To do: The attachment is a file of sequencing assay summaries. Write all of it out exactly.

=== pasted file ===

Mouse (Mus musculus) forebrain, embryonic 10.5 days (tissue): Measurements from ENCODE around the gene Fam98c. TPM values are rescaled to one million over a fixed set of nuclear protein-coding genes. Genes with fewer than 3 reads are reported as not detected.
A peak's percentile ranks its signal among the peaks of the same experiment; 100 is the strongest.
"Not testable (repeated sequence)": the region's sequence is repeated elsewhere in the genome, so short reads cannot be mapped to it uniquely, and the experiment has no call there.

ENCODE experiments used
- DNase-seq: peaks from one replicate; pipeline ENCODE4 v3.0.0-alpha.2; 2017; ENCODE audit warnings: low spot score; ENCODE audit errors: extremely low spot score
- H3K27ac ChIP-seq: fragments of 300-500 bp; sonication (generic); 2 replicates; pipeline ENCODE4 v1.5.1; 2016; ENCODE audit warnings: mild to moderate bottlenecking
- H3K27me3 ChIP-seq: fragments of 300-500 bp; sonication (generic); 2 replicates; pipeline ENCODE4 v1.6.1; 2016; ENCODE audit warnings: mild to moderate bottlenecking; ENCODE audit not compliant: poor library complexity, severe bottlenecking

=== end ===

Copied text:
Mouse (Mus musculus) forebrain, embryonic 10.5 days (tissue): Measurements from ENCODE around the gene Fam98c. TPM values are rescaled to one million over a fixed set of nuclear protein-coding genes. Genes with fewer than 3 reads are reported as not detected.
A peak's percentile ranks its signal among the peaks of the same experiment; 100 is the strongest.
"Not testable (repeated sequence)": the region's sequence is repeated elsewhere in the genome, so short reads cannot be mapped to it uniquely, and the experiment has no call there.

ENCODE experiments used
- DNase-seq: peaks from one replicate; pipeline ENCODE4 v3.0.0-alpha.2; 2017; ENCODE audit warnings: low spot score; ENCODE audit errors: extremely low spot score
- H3K27ac ChIP-seq: fragments of 300-500 bp; sonication (generic); 2 replicates; pipeline ENCODE4 v1.5.1; 2016; ENCODE audit warnings: mild to moderate bottlenecking
- H3K27me3 ChIP-seq: fragments of 300-500 bp; sonication (generic); 2 replicates; pipeline ENCODE4 v1.6.1; 2016; ENCODE audit warnings: mild to moderate bottlenecking; ENCODE audit not compliant: poor library complexity, severe bottlenecking